Microsoft is rapidly developing Windows Phone 7, a smartphone platform to compete with iPhone, Android and BlackBerry. It's due later this year, though we don't yet know the dates, prices and carriers. We do know one thing: the launch will be massive. Like billion-dollar massive.
To be sure, Microsoft isn't starting from a comfortable position here. By killing off its earlier smartphone OS, Microsoft signaled that it's willing to fight to the death (in this market). And it's starting the fight on its back. So how much is this insane mobilisation going to cost the one-time alleged monopolist? A billion? More?
TechCrunch cites Deutsche Bank telecom analyst Jonathan Goldberg, saying that the company will spend $US400 million on marketing alone this year. The total spent out of Microsoft's pocket could top $US1 billion including development. Goldberg is quoted saying that he was told that between Microsoft and its carrier and hardware partners, "billions" would be spent. In the first year.
Super-keen Microsoft watcher Mary Jo Foley says a billion "would be a small price to pay" for Microsoft to get back in the game, citing its $US62.5 billion 2010 revenues and its increasingly noticeable "lack of a credible and coherent answer to the iPhone and Android".
(Msnbc.com is a joint venture of Microsoft and NBC Universal, but nobody is telling us how much the company is spending on its Windows Phone 7 launch.)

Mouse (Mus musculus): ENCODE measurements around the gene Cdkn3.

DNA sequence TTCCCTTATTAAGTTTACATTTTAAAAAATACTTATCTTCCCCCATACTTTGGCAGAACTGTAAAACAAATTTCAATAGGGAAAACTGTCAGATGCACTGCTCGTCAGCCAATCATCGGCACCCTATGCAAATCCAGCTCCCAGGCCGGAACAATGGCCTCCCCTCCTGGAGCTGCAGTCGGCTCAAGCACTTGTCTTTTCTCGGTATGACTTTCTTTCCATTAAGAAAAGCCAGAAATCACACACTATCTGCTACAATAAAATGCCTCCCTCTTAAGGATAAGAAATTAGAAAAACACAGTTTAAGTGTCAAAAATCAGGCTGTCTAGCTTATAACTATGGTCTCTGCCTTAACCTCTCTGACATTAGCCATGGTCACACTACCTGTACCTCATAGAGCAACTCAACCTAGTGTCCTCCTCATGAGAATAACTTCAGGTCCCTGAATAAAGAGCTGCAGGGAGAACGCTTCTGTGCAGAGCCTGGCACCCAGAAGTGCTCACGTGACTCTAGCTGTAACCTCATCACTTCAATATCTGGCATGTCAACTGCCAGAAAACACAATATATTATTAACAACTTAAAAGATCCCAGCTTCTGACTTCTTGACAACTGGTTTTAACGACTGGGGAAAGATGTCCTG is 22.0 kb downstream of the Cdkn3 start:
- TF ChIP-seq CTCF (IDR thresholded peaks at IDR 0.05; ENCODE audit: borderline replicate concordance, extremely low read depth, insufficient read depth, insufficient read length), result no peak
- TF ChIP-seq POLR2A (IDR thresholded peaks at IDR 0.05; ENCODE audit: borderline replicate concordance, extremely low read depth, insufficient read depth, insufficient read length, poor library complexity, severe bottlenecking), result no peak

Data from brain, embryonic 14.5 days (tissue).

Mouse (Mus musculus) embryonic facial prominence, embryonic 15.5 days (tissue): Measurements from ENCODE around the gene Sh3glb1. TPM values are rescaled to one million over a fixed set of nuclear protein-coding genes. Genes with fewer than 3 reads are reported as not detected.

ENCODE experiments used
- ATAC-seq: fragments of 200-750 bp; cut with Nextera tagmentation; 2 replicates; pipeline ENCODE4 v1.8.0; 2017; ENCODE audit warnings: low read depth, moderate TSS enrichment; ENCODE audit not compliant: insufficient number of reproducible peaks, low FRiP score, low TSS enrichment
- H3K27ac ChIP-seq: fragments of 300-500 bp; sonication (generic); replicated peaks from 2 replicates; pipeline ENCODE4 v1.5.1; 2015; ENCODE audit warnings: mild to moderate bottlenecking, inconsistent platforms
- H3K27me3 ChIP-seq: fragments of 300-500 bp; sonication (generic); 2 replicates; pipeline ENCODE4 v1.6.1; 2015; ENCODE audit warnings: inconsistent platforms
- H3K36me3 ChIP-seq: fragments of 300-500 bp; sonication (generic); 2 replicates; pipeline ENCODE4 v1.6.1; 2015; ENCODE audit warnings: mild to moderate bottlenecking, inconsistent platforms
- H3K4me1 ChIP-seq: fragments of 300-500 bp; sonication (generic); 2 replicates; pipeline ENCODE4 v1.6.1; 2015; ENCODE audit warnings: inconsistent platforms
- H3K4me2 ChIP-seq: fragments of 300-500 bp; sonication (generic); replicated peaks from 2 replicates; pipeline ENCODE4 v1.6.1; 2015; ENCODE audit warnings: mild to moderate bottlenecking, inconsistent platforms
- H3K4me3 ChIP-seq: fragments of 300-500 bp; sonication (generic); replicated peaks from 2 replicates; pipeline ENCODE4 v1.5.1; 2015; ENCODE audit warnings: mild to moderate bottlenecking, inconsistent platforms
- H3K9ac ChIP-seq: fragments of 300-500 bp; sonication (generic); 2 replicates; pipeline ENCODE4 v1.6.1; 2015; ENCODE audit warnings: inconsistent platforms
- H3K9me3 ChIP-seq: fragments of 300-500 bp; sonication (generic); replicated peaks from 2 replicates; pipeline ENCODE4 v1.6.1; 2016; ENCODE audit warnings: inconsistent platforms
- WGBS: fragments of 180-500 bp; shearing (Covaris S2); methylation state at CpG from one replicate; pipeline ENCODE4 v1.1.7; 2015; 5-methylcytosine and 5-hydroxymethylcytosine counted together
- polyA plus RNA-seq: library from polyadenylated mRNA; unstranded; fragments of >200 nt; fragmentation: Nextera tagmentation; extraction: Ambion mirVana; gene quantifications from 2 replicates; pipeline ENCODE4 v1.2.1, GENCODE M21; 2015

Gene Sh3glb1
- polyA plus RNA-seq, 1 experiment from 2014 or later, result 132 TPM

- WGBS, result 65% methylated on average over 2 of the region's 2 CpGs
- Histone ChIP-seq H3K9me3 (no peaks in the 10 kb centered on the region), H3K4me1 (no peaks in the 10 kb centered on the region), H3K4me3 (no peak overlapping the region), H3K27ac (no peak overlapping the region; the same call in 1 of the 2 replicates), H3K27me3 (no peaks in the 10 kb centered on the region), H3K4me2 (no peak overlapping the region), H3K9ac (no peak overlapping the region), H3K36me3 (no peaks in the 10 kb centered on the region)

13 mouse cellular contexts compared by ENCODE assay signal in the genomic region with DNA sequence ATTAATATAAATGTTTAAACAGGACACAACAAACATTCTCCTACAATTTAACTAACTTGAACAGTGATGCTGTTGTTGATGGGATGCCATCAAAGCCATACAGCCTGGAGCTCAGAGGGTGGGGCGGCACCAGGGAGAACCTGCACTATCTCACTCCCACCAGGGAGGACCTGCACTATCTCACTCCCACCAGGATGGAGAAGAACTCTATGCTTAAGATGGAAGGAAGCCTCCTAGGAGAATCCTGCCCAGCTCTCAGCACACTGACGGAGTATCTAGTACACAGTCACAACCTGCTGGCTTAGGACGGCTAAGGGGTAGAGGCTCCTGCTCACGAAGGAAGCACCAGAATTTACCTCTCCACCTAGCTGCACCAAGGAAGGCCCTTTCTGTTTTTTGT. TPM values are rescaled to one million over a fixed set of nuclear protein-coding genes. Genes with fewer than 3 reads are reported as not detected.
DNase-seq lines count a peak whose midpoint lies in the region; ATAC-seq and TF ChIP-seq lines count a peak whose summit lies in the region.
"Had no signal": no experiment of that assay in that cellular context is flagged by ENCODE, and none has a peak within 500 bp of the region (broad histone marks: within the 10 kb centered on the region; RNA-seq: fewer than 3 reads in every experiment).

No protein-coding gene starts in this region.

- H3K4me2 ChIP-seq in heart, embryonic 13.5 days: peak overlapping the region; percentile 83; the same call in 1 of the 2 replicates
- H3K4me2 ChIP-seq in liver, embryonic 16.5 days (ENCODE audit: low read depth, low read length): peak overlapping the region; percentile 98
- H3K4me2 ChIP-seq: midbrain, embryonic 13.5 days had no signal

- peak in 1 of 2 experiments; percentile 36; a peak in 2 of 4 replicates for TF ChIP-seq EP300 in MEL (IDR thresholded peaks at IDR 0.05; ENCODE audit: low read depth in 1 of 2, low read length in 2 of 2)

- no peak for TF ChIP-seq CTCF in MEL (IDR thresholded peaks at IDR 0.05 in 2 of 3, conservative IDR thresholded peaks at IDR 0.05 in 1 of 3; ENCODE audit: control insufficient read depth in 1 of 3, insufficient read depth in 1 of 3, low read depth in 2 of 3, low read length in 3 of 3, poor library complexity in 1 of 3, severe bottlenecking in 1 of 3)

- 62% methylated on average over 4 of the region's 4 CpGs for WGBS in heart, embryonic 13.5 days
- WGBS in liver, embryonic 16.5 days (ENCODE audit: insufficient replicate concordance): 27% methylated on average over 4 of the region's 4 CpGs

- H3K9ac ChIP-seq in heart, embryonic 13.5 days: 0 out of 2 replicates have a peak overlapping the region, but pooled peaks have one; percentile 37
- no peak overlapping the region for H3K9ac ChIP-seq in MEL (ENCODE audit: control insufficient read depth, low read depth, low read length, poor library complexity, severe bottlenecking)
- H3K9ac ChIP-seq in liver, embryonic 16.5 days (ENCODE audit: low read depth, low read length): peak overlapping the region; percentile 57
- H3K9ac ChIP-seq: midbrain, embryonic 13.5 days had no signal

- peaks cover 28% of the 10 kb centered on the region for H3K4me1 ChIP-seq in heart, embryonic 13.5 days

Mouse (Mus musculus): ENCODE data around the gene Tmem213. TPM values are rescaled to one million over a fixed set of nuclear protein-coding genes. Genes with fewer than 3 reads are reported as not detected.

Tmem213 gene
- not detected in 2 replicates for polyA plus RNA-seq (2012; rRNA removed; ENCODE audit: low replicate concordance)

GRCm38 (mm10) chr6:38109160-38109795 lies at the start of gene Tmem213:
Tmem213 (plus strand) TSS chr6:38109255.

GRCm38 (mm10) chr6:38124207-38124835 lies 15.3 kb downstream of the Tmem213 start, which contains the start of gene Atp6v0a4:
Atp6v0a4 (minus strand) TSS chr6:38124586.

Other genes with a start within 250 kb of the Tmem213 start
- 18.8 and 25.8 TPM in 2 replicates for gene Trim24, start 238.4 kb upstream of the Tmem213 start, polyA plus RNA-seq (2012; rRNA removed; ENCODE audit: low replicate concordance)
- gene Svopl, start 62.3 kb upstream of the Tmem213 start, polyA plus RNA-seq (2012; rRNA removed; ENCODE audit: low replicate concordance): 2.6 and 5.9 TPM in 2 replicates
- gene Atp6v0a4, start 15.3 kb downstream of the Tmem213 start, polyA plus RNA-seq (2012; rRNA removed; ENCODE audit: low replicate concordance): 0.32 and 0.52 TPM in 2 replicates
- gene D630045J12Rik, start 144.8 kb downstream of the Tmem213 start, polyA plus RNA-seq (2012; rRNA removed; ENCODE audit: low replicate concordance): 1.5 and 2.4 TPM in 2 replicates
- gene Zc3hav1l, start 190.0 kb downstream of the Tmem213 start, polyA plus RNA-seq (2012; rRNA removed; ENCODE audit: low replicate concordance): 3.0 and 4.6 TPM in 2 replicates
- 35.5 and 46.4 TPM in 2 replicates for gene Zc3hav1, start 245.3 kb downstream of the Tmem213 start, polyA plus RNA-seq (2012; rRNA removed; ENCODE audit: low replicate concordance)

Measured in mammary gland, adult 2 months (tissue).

So what does a billion dollar mean in the wireless world? A few years ago, it might have been significant, but now it's just pennies in a very large pig. Here are some numbers to put it in perspective:
$US1.2 billion - the amount HP paid to acquire Palm, a fairly bustling phone maker with a promising operating system and phones already in the market.
$US1.5 billion - a conservative estimate of how much Apple made selling the 8.4 million iPhones it reported selling from April through June of this year.
$US8 billion - the approximate amount raked in by the sale of 61.6 million smartphones worldwide in that same quarter, just a three-month period, as tracked by Gartner.
$US13 billion - the amount Microsoft spent across all divisions on sales and marketing last year (R&D cost 'em $US8.7 billion).
$US15 billion - the amount of money that RIM, maker of the No.1 selling smartphone platform in the US, grossed worldwide during its fiscal 2010 selling BlackBerrys and pretty much nothing else (with profits of $US2.48 billion).
$US40 billion - a fair guess at the annual total revenue that smartphone sales will bring in this year, based on average prices and current sales projections from assorted analysts
$US250 billion - the amount of money carriers will take in from selling wireless data service alone - not counting test messages! - by 2014, according to iSuppli (Hint: this is why carriers will help sell these phones, with subsidies, revenue sharing or any other back-room deal that gets worked out).
Almost forgot one figure:
$US1 billion - a very conservative guess at how much money Microsoft lost by developing and then killing off the Kin not-so-smart phone, according to Foley, including a $US240 million write-off when the project was killed.
So yeah, a billion dollars, Microsoft? Just a billion? I'm no accountant, but if you want to get back into this business you're going to have to spend till it hurts. A billion is what we'll politely call "a good start".
Wilson Rothman, former Gizmodo features editor, is now deputy Technology & Science editor at msnbc.com. You may miss him around these parts, but you can always catch up with him on Twitter at @wjrothman.